Wulfstan played a significant political role in Anglo-Saxon England at the turn of the first millennium and the events surrounding the political and personal demise of King Æthelred (r. 978–1013, 1014–1016) and the conquest (996 – 1018) of Sweyn Forkbeard and Cnut the Great
Wulfstan was not just a prominent figure in high political circles during the turn of the first millennium in Anglo-Saxon England. He was also a prolific writer of legislative texts, homilies and other devotional and poetic texts in which he called for repentance and reform.
We don’t know when or where he was born, but if he followed the canonical rules, he must have been born at least 30 years before he was elevated to bishop of London in 996. As he ended his career in York as Archbishop yet was buried at Ely Cathedral, it has been speculated he was born nearby. Another suggestion, though, has been Worcester and the west midlands as his home. According to the Liber Eliensis, he was of noble origin. Several sources in the form of deeds indicate he was born into a family with landed estates.
Perhaps Wulfstan was educated at a Benedictine school, possibly Winchester, where he may have become acquainted with the reform movement and bishop Æthelwold. Likely, though, Worcester was his alma mater, as we are told he served as the monastery’s abbot before his appointment to Bishop of London. After his service in London, he was appointed Bishop of Worcester and Archbishop of York. During these years, he was engaged in administrative and legislative efforts to shore up the land held by the said dioceses. As part of this, he almost certainly commissioned the first Anglo-Saxon cartulary, the Liber Wigorniensis. Also, he wrote his first legislative texts during this early period. Based on these first forays into legislative writing, he spent the time after 1008 to compose the legislation for which he was later known. These were followed by political and exhortative texts, among which is his most famous: Sermo Lupus ad Anglos.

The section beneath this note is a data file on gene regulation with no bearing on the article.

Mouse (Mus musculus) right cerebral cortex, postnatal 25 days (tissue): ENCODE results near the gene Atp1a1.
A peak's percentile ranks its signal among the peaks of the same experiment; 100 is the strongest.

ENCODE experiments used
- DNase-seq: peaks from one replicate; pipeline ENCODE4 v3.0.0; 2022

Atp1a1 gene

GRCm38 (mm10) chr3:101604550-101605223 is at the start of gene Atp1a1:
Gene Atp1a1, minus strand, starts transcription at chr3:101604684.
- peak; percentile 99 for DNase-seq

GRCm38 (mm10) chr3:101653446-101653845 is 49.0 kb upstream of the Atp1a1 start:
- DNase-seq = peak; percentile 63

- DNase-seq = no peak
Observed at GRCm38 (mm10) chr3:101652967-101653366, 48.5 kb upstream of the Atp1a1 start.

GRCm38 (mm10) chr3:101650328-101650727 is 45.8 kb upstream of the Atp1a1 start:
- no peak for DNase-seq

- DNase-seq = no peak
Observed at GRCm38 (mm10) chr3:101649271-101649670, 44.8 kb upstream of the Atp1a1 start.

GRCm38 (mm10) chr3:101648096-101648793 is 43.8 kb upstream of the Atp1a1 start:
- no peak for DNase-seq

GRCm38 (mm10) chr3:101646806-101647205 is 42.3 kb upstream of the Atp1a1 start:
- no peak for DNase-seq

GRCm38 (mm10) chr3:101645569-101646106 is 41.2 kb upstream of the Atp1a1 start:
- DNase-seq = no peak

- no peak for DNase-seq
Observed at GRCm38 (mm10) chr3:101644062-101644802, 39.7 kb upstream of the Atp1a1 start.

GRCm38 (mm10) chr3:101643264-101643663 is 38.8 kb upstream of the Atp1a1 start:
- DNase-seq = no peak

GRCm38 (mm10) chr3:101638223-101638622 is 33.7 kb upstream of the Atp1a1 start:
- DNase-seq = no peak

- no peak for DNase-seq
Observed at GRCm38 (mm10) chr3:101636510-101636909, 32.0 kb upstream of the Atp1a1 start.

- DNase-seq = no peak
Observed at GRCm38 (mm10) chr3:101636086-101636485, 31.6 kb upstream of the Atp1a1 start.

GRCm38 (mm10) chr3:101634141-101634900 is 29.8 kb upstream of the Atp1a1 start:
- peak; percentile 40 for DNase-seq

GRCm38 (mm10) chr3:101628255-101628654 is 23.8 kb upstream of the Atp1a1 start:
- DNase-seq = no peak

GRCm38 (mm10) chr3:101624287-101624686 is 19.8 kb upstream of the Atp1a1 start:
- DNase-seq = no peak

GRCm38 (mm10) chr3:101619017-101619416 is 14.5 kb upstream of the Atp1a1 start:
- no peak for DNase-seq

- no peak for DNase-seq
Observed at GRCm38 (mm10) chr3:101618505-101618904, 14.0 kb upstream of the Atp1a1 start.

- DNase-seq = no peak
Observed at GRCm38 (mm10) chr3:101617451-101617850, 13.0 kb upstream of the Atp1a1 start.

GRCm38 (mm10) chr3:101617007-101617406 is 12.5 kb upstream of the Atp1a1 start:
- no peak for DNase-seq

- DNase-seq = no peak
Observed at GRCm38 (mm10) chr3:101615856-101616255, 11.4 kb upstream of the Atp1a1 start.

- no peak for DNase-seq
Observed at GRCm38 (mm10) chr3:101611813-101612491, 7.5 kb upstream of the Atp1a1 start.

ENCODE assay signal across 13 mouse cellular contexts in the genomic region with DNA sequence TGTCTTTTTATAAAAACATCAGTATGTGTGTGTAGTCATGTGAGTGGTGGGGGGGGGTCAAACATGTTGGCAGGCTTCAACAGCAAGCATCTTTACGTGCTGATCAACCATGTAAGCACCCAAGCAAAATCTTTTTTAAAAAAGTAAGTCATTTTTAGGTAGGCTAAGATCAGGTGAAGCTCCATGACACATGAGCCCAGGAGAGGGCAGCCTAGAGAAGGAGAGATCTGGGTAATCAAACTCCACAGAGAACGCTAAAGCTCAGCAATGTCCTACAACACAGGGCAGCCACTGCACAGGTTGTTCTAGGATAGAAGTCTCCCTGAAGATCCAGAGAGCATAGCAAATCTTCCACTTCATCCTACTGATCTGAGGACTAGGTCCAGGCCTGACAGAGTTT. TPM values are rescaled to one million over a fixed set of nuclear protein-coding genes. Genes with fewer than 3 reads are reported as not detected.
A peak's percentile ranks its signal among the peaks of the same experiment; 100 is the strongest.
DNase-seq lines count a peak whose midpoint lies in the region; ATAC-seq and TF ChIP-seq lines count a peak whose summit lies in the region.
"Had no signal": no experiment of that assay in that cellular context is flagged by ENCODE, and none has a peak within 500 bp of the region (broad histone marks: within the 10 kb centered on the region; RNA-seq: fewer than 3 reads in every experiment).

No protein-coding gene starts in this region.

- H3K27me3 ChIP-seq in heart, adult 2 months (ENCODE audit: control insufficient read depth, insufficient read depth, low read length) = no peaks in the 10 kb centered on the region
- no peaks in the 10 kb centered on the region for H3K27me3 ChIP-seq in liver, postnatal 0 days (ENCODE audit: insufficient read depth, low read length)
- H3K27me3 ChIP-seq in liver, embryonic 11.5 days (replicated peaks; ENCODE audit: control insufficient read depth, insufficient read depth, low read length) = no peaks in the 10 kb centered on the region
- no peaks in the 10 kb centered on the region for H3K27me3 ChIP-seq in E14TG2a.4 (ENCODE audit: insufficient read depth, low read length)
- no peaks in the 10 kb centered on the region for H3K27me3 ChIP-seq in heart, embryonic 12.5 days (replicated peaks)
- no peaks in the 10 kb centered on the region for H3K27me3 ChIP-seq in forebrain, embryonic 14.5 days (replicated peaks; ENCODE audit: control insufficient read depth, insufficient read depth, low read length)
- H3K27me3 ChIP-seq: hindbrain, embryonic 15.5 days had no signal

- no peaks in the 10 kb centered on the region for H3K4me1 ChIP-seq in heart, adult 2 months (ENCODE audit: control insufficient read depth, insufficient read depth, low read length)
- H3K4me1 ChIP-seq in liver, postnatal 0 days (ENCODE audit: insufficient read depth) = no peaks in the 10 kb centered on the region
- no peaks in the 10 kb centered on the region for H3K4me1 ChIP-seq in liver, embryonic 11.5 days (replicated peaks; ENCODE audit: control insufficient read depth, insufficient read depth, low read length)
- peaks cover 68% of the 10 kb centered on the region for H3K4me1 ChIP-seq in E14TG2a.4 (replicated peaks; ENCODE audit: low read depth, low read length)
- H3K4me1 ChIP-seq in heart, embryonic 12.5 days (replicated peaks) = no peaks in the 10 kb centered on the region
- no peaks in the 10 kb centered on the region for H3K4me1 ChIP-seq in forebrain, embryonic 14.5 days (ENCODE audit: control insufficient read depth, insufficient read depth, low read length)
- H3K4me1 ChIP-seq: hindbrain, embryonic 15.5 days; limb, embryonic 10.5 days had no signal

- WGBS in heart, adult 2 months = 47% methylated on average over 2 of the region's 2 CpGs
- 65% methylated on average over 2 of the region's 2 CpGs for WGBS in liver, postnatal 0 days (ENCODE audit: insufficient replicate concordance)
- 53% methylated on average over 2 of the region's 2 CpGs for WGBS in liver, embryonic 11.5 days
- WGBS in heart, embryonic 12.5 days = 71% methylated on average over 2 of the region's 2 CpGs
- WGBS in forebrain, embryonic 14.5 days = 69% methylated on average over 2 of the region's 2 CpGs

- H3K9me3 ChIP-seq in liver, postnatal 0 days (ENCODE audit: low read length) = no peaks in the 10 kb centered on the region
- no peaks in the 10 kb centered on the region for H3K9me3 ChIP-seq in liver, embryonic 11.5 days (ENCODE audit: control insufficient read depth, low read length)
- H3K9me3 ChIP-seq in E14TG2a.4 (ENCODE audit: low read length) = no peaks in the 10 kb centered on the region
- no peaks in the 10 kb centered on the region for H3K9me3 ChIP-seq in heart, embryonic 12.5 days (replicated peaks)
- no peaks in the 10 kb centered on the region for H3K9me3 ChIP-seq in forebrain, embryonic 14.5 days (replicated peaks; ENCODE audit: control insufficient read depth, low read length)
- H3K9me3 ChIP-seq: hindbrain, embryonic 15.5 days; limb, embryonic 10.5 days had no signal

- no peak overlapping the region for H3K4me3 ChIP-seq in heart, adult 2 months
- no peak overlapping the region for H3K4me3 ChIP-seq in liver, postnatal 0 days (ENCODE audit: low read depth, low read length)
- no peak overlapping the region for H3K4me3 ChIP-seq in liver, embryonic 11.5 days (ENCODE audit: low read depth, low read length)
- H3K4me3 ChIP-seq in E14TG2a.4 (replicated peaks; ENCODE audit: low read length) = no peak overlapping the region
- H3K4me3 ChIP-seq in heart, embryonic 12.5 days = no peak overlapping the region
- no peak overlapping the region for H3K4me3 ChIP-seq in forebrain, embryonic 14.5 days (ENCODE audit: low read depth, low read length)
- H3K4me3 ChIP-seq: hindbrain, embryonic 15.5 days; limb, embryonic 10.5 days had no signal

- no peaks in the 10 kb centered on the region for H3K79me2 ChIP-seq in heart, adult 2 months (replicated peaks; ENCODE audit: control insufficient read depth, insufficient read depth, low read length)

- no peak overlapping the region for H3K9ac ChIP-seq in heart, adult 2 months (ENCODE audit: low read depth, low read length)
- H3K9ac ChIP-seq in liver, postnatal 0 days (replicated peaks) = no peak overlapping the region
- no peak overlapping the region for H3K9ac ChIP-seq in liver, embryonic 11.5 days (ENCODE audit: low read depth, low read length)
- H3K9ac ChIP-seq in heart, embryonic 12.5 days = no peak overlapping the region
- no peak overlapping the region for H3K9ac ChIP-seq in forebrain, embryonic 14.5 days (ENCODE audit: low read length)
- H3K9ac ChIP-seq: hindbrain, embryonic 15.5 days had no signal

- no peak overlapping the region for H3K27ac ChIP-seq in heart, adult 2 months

During his lifetime, he used the pen name Lupus as a pun on his own name but perhaps also as a hortatory admonition: Listen to the Wolf from the North. This role may have prepared him for the shift in allegiance after 1016 when Cnut the Great finally conquered England. During the next seven years, Wulfstan served as the king’s leading counsellor and an intermediary between the Danish and the Anglo-Saxons. During these years, he wrote some of his most seminal political tracts.
His writings are engrossing in several ways. In terms of his distinctive rhythmical prose style, characteristic wording and visualising approach to writing, he must command respect as an author out of the ordinary. But he also fathered a coherent and striking vision of a well-ordered Christian and moral society calling for reforms and repentance in an Anglo-Saxon England on the brink of dissolution and despair. Wulfstan is often recognised for the alleged civilising influence he is said to have exerted on Cnut the Great. However, this seems to reflect more on the propensity of English historians to describe Sweyn and Cnut as “uncivilised”.
Unfortunately, the potential influence he may have exerted on the formation of the early church in Cnut’s Scandinavian homelands has not been studied. An interesting perspective is represented by the survival of one of his so-called personal commonplace books in the Royal Library in Denmark, which offers an inkling of how he worked. These so-called commonplace books have been much debated.